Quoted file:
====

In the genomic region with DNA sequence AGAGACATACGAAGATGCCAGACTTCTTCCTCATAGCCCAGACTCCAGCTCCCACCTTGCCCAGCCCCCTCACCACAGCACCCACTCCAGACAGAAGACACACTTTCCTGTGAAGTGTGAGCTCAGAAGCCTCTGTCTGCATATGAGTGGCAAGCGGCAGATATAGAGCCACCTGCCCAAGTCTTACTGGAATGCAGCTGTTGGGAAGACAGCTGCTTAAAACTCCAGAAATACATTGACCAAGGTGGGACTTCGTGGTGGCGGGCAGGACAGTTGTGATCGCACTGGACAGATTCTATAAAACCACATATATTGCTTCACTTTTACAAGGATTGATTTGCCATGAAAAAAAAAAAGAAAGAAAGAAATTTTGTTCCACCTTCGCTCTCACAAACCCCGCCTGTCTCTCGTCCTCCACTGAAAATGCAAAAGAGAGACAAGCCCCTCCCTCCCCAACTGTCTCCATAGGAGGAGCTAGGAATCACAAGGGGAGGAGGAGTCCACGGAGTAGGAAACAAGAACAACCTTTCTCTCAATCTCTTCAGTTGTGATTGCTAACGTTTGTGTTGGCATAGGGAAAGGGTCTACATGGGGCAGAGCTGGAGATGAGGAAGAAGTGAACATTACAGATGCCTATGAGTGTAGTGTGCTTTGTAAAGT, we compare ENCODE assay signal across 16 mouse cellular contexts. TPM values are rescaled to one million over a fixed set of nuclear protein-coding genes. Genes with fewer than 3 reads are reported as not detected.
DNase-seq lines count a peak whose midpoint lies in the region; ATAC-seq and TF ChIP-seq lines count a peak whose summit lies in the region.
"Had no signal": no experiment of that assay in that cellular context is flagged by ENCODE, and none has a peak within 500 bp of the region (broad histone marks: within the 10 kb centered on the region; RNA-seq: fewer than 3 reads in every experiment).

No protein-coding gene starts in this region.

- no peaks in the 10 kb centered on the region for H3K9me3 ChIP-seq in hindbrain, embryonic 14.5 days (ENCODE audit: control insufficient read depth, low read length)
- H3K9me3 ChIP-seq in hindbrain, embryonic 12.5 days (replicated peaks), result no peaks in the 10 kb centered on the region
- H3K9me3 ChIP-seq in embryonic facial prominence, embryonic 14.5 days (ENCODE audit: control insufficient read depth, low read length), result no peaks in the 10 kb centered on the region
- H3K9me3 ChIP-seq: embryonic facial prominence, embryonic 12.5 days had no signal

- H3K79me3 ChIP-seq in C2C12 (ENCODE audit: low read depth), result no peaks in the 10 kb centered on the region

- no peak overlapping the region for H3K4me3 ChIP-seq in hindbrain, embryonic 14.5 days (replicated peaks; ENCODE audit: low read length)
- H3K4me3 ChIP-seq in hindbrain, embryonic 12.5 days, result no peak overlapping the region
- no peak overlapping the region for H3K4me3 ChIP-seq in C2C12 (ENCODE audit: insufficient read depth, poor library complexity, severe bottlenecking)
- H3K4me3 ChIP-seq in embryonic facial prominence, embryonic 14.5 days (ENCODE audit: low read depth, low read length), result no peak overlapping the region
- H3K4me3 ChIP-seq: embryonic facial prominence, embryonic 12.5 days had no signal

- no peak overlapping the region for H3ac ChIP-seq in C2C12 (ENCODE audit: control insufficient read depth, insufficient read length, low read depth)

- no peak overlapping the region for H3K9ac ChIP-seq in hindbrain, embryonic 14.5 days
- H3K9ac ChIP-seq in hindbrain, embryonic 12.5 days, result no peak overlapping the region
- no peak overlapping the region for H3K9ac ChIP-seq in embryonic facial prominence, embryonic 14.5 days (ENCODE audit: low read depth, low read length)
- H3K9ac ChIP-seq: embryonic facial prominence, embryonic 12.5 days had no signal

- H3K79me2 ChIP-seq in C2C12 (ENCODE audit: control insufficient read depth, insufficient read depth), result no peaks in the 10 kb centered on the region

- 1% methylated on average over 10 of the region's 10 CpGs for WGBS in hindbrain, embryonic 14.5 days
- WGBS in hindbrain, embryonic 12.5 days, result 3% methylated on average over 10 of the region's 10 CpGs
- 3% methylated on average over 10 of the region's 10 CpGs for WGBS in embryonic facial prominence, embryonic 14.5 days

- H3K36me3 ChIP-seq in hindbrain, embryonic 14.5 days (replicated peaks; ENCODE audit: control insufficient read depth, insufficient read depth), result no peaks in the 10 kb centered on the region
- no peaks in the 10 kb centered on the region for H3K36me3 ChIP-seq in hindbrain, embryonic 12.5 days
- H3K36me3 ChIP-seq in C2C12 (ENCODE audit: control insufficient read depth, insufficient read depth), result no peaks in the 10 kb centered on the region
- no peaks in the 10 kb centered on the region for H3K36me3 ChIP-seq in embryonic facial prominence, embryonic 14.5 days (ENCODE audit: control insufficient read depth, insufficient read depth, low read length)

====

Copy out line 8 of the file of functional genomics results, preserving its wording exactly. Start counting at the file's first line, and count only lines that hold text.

- H3K9me3 ChIP-seq: embryonic facial prominence, embryonic 12.5 days had no signal